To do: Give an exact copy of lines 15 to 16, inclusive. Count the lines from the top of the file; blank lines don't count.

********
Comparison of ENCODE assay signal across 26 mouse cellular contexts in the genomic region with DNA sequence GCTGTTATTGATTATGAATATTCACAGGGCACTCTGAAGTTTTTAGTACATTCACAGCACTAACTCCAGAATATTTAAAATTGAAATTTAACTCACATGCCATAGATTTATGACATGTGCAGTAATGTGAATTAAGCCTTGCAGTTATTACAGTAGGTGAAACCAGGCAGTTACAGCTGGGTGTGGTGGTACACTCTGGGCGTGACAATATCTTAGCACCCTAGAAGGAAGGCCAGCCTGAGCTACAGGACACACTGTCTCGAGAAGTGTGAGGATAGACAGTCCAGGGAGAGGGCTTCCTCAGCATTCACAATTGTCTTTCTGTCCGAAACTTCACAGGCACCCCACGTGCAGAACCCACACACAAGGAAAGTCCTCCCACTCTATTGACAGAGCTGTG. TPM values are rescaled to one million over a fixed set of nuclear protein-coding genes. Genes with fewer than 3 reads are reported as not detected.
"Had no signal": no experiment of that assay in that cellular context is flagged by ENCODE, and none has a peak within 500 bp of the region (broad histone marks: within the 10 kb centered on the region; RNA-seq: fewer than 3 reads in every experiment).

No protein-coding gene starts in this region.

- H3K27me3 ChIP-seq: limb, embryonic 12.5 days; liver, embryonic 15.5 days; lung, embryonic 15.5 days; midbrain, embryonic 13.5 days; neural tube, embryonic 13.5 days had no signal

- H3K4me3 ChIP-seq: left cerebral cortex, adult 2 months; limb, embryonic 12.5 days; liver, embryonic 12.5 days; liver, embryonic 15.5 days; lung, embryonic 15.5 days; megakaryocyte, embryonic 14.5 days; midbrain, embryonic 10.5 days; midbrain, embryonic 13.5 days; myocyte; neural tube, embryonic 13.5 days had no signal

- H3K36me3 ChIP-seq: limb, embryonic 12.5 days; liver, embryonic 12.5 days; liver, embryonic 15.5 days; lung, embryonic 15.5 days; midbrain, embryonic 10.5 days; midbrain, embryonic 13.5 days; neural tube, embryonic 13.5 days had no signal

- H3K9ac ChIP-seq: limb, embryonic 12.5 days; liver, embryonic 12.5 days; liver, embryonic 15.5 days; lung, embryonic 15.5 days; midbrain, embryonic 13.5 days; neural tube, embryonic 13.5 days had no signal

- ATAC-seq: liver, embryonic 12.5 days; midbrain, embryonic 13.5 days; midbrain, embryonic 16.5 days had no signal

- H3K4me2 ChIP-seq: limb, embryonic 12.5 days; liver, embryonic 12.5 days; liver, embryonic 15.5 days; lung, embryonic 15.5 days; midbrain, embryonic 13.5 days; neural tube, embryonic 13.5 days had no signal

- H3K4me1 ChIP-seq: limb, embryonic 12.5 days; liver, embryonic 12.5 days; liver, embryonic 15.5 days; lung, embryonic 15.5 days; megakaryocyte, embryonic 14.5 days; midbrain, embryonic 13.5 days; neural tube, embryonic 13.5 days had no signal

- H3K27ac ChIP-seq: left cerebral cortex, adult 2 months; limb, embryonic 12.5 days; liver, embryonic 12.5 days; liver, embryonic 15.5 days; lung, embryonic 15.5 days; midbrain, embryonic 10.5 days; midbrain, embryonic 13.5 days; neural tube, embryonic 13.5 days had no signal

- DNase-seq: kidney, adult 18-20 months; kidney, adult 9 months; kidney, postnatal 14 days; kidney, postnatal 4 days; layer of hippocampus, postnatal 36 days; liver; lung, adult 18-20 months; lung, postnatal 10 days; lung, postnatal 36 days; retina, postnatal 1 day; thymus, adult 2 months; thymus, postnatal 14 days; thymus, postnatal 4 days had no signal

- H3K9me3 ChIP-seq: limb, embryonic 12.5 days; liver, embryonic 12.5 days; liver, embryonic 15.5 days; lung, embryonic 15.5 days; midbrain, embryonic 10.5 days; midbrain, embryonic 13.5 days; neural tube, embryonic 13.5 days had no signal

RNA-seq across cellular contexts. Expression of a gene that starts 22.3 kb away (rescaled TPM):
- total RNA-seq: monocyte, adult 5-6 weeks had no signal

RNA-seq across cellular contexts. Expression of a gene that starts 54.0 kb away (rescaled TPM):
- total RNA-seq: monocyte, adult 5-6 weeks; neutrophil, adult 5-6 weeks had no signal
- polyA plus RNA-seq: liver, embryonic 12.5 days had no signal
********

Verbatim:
- total RNA-seq: monocyte, adult 5-6 weeks had no signal

RNA-seq across cellular contexts. Expression of a gene that starts 54.0 kb away (rescaled TPM):